WHAT ARE THE SUSTAINABLE DEVELOPMENT GOALS?
In September 2015, the global community committed to adopt a set of goals – the SDGs – to end poverty, protect the planet and ensure prosperity for all as part of a new sustainable development agenda. Each goal has specific targets to be achieved over the next 15 years.
The UN Commission on Trade and Development (UNCTAD) has estimated that meeting these targets will require US$5-7 trillion in investment each year from 2015-2030. But the UN and member countries cannot deliver on the SDGs alone; only an estimated US$1 trillion annually will come from public funds, leaving a gap of US$6 trillion annually for private capital to fill.
THE SDGS INVESTMENT CASE
Achieving the SDGs is at the core of the responsible investment agenda over the next ten years. The investment case for doing so is clear:
- investors who integrate the SDGs in their investment strategies will potentially retain competitive advantage;
- value could be at risk if the SDGs aren’t achieved;
- risks associated with the SDGs can be financially material;
- achieving the SDGs will be a key driver of global GDP growth over the next 15 years;
- aligning investments with the SDGs could result in improved risk-return profile of investee businesses;
- aligning investments with the broader objectives of society is ultimately in the interest of beneficiaries, clients and future generations – and is something that consumers are increasingly demanding.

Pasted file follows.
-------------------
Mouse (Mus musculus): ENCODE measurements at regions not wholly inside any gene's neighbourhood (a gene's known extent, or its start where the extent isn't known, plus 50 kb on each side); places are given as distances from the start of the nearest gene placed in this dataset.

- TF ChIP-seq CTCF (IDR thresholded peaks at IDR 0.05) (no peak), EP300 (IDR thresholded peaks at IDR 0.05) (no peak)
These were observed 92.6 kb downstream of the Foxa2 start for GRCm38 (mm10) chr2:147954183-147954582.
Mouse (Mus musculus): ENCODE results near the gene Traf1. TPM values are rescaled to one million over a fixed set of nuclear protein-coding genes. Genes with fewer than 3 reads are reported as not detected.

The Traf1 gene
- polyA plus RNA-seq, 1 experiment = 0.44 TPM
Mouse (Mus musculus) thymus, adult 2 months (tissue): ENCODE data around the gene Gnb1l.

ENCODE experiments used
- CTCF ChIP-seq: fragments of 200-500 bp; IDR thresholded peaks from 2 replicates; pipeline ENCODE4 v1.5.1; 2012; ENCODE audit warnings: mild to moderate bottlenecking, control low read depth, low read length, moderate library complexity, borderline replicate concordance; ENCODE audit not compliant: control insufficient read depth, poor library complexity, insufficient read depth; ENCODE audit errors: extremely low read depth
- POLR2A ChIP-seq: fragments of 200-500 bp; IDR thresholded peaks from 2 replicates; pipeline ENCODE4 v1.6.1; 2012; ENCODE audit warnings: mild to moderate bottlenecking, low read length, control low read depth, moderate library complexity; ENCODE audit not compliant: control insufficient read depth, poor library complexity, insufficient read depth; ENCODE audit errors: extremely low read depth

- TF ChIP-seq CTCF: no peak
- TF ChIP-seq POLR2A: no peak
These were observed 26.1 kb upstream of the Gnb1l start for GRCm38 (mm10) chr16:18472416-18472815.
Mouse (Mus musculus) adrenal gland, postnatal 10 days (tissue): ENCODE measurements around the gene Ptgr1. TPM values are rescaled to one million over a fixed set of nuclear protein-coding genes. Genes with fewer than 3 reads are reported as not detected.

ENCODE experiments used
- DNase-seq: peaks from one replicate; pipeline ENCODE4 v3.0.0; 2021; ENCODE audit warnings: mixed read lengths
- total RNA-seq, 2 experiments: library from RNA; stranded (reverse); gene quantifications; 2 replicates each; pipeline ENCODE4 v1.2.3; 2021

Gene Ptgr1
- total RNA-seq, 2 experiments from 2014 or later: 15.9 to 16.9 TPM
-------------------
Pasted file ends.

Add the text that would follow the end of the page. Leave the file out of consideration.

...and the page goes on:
ALIGNING RESPONSIBLE INVESTMENT WITH THE SUSTAINABLE DEVELOPMENT GOALS
The Principles for Responsible Investment Mission calls on signatories (like us) to play a role in creating a sustainable global financial system which will “reward long-term, responsible investment and benefit the environment and society as a whole.” The preamble to the six Principles recognises that applying the Principles in investment decisions not only supports long-term value creation but may also better align investors with the broader objectives of society – in other words, the SDGs.
Many investors believe that investments in companies will only be profitable over the long term if the global financial system and societies grow in a sustainable and equitable way. And while responsible investment has typically focused on how ESG factors affect the risk-return profile of investment portfolios, it has tended to overlook how it supports the broader objectives of society.
As such, the SDG agenda requires signatories to move from a mere process-based approach of material ESG integration towards an outcomes-based approach that, while aiming to achieve market-rate return on investment, explicitly aims to contribute to the sustainability challenges put forward by the SDGs.
The PRI’s 1,700 signatories represent around one third of global private capital. To meet the SDG challenge, they would have to invest US$2 trillion annually in companies and other investments that directly link to positive SDG outcomes. By 2030, the deadline proposed by the UN, that should amount to cumulative 25% of assets under management having a direct positive contribution to the SDGs. These new flows of private sector capital will be crucial to meeting the global challenges put forward by the SDGs.